What has been the hardest aspect to your expat experience so far?
The difficulties to fly out of Bolivia to other countries, presently. From previous posts, the physical distance between our family nucleus and our parents.

When you finally return home, how do you think you’ll cope with repatriation?
Communicating with others, we hope! We have a very good group of friends and former colleagues at home [it’s Washington DC, and we all work for the government, so, it’s pretty common to have people coming and going, all the time!] It’s all part of work: the moving, the paking-out…

What are your top 5 expat tips for anyone following in your footsteps?

  1. Dream away. And dream big. Dream of traveling to unknown places, learning from new people, immersing into new cultures.
  2. Keep your expectations low. Many surprises should come your way if you’re not waiting for anything!
  3. Be social. Be friendly. Be smart. Street Smart! Be conscious and be aware of your surroundings, as well. Teaching lessons come in different envelopes, sometimes, in a not-so-nice ones!
  4. Try to learn a new language, try to communicate with the locals and understand their stories and their culture. Communicate. Listen and be heard.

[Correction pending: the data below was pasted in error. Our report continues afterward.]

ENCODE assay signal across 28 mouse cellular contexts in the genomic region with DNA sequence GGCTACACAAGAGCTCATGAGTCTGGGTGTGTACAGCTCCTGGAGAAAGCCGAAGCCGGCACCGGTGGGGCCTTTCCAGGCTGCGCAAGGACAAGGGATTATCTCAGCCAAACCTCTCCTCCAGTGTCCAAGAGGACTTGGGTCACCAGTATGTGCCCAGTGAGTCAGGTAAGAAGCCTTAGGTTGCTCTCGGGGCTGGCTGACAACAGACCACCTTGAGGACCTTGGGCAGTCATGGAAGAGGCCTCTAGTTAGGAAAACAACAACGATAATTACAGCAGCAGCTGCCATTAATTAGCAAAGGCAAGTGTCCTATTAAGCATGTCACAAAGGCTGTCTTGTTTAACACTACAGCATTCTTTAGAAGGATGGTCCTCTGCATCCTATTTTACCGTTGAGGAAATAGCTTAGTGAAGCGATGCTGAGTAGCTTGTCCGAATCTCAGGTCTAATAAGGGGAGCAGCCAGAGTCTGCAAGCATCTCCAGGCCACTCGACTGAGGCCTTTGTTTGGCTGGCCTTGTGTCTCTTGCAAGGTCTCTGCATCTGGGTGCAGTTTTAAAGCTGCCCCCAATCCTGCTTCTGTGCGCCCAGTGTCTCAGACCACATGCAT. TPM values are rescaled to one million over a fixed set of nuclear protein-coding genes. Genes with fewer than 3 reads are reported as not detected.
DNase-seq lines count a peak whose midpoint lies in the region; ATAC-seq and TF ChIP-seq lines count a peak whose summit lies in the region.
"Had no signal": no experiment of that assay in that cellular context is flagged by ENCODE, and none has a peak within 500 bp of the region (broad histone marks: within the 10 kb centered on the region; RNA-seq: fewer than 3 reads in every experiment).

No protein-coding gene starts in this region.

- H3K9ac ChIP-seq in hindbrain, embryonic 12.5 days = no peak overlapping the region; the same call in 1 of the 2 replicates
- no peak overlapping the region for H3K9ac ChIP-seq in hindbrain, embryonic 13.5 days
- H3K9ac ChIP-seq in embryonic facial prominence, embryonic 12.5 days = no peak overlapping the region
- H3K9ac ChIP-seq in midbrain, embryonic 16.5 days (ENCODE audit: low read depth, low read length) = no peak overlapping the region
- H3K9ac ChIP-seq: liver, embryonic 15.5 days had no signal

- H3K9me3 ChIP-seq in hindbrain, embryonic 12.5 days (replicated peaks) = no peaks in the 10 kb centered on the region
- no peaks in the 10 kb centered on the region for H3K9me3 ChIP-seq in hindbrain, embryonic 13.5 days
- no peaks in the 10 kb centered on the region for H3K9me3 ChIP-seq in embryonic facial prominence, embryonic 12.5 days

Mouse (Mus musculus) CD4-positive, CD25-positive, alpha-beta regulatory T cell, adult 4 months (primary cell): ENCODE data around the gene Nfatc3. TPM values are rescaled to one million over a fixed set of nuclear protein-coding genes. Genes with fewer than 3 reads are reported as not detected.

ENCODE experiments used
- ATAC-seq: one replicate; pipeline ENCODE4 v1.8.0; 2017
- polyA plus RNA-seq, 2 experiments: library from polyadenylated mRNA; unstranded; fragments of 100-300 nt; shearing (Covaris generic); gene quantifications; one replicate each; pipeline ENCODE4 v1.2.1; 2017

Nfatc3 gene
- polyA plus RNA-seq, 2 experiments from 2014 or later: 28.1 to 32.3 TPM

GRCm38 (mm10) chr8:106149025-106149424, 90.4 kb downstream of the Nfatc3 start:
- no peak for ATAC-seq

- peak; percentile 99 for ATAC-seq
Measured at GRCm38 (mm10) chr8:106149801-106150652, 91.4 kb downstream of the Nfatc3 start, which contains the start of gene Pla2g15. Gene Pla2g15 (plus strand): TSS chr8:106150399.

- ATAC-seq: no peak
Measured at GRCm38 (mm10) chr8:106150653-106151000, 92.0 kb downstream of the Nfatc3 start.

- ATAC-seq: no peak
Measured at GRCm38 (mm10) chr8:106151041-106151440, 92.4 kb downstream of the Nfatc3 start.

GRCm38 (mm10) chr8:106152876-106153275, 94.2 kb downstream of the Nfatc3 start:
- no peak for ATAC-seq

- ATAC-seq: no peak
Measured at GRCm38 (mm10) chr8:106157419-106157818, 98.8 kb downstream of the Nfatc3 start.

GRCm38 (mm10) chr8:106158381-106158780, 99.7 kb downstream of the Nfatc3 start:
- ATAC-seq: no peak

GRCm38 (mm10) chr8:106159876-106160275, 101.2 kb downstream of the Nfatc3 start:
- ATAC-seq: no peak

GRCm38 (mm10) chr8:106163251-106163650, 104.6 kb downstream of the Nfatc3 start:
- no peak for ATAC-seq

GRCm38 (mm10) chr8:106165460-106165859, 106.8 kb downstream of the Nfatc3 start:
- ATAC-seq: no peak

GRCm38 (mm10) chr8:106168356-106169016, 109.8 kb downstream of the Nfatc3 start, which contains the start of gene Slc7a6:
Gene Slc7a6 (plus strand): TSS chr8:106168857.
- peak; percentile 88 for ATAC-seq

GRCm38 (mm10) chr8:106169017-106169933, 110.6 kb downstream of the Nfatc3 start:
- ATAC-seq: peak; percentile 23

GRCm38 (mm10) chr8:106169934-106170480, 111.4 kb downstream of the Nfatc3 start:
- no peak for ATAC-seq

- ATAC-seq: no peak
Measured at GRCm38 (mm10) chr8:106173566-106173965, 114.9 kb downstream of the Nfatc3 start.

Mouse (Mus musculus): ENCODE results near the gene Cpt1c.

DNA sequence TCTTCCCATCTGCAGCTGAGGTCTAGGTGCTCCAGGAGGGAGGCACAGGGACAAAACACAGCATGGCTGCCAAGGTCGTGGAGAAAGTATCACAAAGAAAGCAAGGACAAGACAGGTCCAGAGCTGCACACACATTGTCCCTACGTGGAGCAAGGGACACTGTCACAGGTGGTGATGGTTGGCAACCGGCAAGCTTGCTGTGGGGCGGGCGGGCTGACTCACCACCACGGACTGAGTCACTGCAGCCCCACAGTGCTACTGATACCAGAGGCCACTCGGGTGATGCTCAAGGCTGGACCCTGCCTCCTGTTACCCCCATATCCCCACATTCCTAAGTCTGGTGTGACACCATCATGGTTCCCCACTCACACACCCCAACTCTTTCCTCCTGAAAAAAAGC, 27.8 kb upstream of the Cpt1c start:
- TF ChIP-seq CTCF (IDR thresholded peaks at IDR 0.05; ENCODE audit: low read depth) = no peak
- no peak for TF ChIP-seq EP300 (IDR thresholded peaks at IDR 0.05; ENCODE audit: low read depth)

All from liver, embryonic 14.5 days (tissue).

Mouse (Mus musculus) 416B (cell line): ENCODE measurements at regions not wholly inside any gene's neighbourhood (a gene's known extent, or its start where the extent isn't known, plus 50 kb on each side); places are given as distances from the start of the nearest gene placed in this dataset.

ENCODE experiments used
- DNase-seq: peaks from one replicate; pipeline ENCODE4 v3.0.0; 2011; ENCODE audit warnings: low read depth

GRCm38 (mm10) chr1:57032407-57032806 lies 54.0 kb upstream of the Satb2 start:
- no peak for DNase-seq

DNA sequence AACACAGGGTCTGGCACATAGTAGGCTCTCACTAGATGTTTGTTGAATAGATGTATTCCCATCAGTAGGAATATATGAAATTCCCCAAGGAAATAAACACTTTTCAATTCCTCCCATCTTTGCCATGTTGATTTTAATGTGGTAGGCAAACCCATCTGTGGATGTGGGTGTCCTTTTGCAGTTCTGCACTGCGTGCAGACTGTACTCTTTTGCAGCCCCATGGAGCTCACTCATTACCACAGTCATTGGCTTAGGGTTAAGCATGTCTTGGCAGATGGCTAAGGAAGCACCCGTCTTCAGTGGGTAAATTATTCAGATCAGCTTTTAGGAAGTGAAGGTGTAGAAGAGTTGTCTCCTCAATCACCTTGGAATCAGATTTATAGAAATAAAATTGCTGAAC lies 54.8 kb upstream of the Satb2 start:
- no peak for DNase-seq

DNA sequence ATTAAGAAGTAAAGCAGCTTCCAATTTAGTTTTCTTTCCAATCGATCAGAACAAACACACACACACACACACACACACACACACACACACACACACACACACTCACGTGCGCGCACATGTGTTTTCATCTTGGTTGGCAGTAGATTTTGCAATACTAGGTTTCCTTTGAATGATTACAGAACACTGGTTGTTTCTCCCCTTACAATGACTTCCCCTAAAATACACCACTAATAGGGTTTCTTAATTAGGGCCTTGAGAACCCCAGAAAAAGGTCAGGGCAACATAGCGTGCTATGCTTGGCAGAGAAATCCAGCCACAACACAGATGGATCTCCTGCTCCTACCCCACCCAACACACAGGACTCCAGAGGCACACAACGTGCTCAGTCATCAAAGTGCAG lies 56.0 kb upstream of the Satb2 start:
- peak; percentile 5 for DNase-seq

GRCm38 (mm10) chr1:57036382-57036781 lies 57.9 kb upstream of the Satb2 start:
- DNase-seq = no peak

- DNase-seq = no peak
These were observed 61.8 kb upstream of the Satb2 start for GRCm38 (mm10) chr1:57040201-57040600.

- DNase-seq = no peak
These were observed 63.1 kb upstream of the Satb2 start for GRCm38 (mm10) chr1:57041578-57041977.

5. Attempt to comprehend the new country’s traditions, faith, and fears… The harmonious relationship between the local community and Mother Nature. Learn from their experiences and build your own story. It’s worthy every second in invest in!

Tell us a bit about your own expat blog.
As a traveling family, we’ve lived in Mozambique, South Africa, Brazil, Bolivia, and during our work assignments, we traveled to England, Chile, USA and Swaziland. I liked the idea of organizing not only our travel notes, but also providing resources for other parents, and encouraging an exchange of ideas through comments, questions and suggestions from viewers. The name for the blog came from the term itself: “Third Culture Children” are children whose parents come from distinct cultures, and grow up under a hybrid environment, experiencing diverse cultural growth. “The result of this transcontinental growth can never be taught or learned or fully understood by anyone who hasn’t actually experienced it. The developing child takes the culture of their parent’s passport country, or their first culture, to a foreign land. The result is that the child (and later on, the adult) adopts the qualities of the Second Culture into their preexisting First Culture, creating a unique cultural perspective known as the Third Culture”. As an expat who is now raising three children, all aged 8 and under, the titled seemed a natural fit! I’m so pleased to share with other expatriates, parents, and traveling families, not only the beauty and excitement of traveling, but also resources regarding languages, social and cultural adjustments, and our not-so-professional advice as “parents-on-the-go“.